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Current Makes List of Most Endangered U.S. Rivers

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Kally Higgins with the group Friends of Ozark Riverways speaks during Tuesday's press conference at the Alpine Shop in Kirkwood. (KMOX/Brett Blume)

Kally Higgins with the group Friends of Ozark Riverways speaks during Tuesday’s press conference at the Alpine Shop in Kirkwood. (KMOX/Brett Blume)

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ST. LOUIS (KMOX) –  The Current River in southeast Missouri is one of Missouri’s most popular destinations for boaters, anglers, tubers and partiers.

In fact it’s too popular according to Gordon Philpott with the group American Rivers.

“The river’s being loved to death,” Philpott claimed during a news conference Tuesday morning at the Alpine Shop in Kirkwood.  “Unless we do a better job managing the riverways, there will be nothing special to pass along to future generations.”

Philpott says the problem can be explained in simple terms: too many people are using the river and leaving too much trash behind when they leave.

That’s why for the first time in the group’s 26-year history of releasing a report called “America’s Most Endangered Rivers”, the Current River and the related Ozark National Scenic Riverways have made their way onto the list.

Unauthorized access to the Current is a growing problem.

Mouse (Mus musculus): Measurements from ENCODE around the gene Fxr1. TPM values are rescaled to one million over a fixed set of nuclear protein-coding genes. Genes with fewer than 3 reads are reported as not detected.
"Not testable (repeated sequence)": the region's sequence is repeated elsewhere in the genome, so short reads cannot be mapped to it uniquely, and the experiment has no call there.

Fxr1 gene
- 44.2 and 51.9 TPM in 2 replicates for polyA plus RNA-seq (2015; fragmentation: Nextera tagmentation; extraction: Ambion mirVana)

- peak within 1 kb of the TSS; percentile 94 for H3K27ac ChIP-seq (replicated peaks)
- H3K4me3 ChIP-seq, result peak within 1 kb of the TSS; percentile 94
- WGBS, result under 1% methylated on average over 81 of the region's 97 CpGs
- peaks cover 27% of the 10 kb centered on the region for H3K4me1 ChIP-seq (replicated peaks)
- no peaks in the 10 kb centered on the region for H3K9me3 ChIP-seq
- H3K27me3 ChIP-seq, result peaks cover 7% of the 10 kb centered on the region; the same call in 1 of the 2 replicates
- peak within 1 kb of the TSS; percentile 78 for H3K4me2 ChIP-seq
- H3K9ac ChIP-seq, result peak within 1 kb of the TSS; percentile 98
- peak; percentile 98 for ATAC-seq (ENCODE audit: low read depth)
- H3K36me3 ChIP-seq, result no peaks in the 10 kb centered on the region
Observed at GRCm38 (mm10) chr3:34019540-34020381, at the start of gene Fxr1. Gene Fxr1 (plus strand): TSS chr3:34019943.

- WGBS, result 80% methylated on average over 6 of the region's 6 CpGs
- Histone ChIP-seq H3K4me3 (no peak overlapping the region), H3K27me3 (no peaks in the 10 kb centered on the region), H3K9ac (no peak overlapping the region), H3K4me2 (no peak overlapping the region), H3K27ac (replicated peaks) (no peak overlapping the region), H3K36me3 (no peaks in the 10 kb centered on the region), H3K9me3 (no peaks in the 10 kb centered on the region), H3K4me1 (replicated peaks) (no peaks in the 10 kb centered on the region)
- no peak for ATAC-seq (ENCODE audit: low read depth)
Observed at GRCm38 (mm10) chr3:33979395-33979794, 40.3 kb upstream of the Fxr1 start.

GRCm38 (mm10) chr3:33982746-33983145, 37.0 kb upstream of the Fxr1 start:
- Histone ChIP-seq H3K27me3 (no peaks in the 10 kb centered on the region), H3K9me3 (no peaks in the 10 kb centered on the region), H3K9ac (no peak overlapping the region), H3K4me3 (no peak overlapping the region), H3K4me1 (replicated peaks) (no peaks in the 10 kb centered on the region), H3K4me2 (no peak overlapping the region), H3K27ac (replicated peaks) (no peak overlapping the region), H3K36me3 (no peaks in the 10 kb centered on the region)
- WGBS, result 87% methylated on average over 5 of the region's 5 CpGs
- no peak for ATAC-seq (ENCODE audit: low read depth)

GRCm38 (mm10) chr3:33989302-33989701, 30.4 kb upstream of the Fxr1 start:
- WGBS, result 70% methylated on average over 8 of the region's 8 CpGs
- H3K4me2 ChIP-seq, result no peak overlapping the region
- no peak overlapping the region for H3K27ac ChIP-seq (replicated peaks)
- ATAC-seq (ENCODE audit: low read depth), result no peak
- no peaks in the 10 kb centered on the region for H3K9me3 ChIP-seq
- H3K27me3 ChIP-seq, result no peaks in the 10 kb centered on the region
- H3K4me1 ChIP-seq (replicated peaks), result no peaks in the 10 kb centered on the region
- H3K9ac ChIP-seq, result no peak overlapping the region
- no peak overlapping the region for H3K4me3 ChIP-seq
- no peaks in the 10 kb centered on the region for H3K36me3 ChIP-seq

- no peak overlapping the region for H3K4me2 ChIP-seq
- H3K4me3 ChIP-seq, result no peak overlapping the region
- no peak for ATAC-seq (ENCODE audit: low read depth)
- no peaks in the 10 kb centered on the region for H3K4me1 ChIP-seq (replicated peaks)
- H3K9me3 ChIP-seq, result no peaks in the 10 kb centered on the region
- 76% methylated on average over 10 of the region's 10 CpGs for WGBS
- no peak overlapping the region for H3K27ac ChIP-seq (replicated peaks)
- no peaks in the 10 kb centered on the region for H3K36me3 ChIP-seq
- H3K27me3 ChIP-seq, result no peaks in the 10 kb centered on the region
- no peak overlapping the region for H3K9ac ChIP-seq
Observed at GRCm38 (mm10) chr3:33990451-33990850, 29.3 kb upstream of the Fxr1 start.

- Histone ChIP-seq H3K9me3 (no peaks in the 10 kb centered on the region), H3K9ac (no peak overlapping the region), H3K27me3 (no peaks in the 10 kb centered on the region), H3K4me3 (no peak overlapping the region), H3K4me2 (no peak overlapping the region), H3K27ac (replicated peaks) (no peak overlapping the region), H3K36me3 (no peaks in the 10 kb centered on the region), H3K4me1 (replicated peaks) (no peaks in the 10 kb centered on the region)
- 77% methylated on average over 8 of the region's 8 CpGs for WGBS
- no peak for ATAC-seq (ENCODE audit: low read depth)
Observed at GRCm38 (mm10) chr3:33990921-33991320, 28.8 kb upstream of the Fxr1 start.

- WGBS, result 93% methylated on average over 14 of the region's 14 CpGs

The report shows that in 1984, there were 13 developed river access points and public campgrounds in the Ozark Riverways Scenic Park, which takes in the Jacks Fork River.

Today, there are more than 130 vehicular river access areas, causing erosion that’s eating away at the region’s natural beauty.

“If the National Park Service doesn’t do a better job of protecting these rivers, everything that makes them special – their clean water and value to paddlers and anglers – will be lost,” said Fay Augustyn, Conservation Associate for American Rivers.  “Overuse on the riverways is a sympton of a bigger problem.  The public is hungry for river recreation opportunities.  We need more designated areas so people can access and enjoy rivers.  With a little investment we can protect river health and support the huge publilc demand for river access and recreation.”

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